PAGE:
Pictures of Xabi Alonso posing in lederhosen with a vat of beer at Munich's Oktoberfest might have been problematic for the younger Jack Wilshere. Not now. The cues that guide his behaviour are not of the lifestyle variety, rather entirely professional. What Alonso gets up to is pivotal for Wilshere, but only so far as it pertains to Bayern Munich and football.
Alonso has become Wilshere's professional obsession as he seeks to embrace the interchangeable midfield roles presently being developed in the new England order under Roy Hodgson. Wilshere was deployed at the base of the scrum against Switzerland, required to screen the back four as well as initiate attacks via the pass from deep. He returned to it in the second half against San Marino, revealing afterwards the influence Alonso enjoys in his education.
"I get the clips [of Alonso] through on my iPad," he explains. "They highlight key strengths. It's 20 to 25 minutes a clip. I've been watching a lot of him in the past couple of weeks.
"He broke the pass record in a game, 200 passes, that's ridiculous. From watching players like that you learn how clever and intelligent they are on the ball in that role.
"It comes back to being intelligent on the ball. Once you lose the ball it's 50 yards running back for the whole team, that's a long way. So it is important you use it intelligently. It is important to understand what happens if you lose the ball in dangerous positions. Higher up the pitch there are players around it who can win it back. I enjoy the role getting on the ball and using it, starting attacks."
Technology and the footballer have a long acquaintance. In the days before PlayStation, video was the preferred way of soaking up the hours between engagements on trips abroad with club and country. These days, hand-held devices are superseding consoles as the tech indulgence of first resort.
The England coaching staff have been quick to embrace the development and integrate it into their work with the players. This involves team meetings in which digital analysis plays an increasing role, and players are invited to give their view.
"Even when I watch my own clips I learn," Wilshere says. "I think, 'Why am I doing that? I shouldn't be doing that.' Watching my own performance last night [against San Marino], it was better. It's a matter of learning, and the more you watch other players the more you learn."
Hodgson might not be everybody's idea of a nutty professor but he is quite the innovator on the quiet, enabling both coaches and players to communicate in open forums. "What we are trying to encourage in meetings is player participation," Hodgson says. "They are taking responsibility, which is what we want. We want ownership.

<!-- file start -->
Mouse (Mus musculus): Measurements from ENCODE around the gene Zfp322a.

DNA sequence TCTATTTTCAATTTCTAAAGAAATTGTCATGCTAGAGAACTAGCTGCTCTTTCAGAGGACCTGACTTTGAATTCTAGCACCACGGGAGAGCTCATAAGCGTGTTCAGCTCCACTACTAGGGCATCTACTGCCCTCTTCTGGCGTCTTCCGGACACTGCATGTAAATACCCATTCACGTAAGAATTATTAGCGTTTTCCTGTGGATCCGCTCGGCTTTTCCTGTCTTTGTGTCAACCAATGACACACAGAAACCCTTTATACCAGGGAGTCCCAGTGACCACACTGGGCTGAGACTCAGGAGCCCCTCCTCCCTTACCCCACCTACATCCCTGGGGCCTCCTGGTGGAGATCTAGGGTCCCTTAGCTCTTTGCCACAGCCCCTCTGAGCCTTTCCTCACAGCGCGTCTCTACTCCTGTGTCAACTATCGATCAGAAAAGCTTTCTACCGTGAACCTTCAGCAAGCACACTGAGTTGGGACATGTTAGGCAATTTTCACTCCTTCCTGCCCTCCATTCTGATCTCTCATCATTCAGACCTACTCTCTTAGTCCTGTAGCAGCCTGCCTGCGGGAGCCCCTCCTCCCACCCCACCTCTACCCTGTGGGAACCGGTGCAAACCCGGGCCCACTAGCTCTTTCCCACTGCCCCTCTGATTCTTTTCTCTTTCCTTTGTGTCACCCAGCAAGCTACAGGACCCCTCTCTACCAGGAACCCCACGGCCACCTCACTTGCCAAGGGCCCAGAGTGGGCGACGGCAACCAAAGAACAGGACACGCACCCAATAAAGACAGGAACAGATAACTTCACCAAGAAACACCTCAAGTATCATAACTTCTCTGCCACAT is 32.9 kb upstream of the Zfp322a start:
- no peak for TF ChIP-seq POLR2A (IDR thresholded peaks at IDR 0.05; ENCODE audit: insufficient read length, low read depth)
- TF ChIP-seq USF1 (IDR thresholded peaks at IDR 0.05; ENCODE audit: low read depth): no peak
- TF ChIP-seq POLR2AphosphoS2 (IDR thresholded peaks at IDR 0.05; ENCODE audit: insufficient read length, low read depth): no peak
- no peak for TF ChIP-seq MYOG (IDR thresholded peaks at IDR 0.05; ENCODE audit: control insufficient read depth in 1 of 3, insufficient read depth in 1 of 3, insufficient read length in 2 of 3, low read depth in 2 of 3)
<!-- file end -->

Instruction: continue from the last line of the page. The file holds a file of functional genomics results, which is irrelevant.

"We can't play for them. It doesn't matter how much knowledge a Mourinho, a Wenger, a Ferguson or myself might have. We don't play. They play, and we have to make certain they understand what we are trying to impart.
"The best way to do that is to get it back from them. It's not a question of me standing up and saying this and that, and them just sitting there. What measure have I got that they are getting the message? So we watch tapes, make certain points and ask them what they are thinking. The surprise to me is how quickly the players have bought into it."
We are too early into the post- World Cup, post-golden generation cycle to judge the impact of the new philosophical broom sweeping the England dressing room under Hodgson. The match against Estonia tonight is a step up from San Marino, but not by much. Yet listening to Wilshere, there is clear evidence that this is a group untainted by past failings and one that is developing a club culture in the international milieu.
"A lot of players in this group have come through the [Under-21s] together," Wilshere says. "Some were with the Under-16s. It is nice that we know each other really well. We are friends off the pitch, similar ages with similar interests.
"We have really worked on team spirit. You can see that on the pitch. We stick together win or lose. We are not worried about the poor [England] record. We just worry about what we can do. We want to put a run together. We have done that, starting with Swiss match."
At 22, Wilshere's role in the national team is becoming increasingly pivotal. He is maturing physically as well as mentally, helped no end by an injury-free start to the season. There is also a sense among the group that involvement with England represents a real opportunity to experience success.
"We have five players from Ars-enal, a lot from Liverpool, and the captain [Wayne Rooney] brings us all together," Wilshere says. "He wants that togetherness. We are really close. I have played with Jordan Henderson for a number of years now. He is a close mate of mine. To play with Steven Gerrard and Frank Lampard was a dream come true for me because I looked up to them as a kid, but we have moved on.
"People were asking were we ready before the Switzerland game. I think we are learning together as young players and improving as the games go on. For young players at the top level there is no better place to learn, and I think we will get better. "We don't have to worry about the past. The golden generation have stopped playing at international level. There is a chance to come in and write some history ourselves if you like. We are young and eager. We want to win something with England. We want to get through this qualification and really do something."
P W D L F A Pts
England 2 2 0 0 7 0 6
Lithuania 2 2 0 0 3 0 6
Estonia 2 1 0 1 1 1 3
Slovenia 2 1 0 1 1 1 3
Switzerland 2 0 0 2 0 3 0
San Marino 2 0 0 2 0 7 0
Fixtures: Today: Estonia (a). 15 Nov: Slovenia (h) 27 Mar 2015: Lithuania (h). 14 June: Slovenia (a). 5 Sept: San Marino (a). 8 Sept: Switzerland (h). 9 Oct: Estonia (h). 12 Oct: Lithuania (a).
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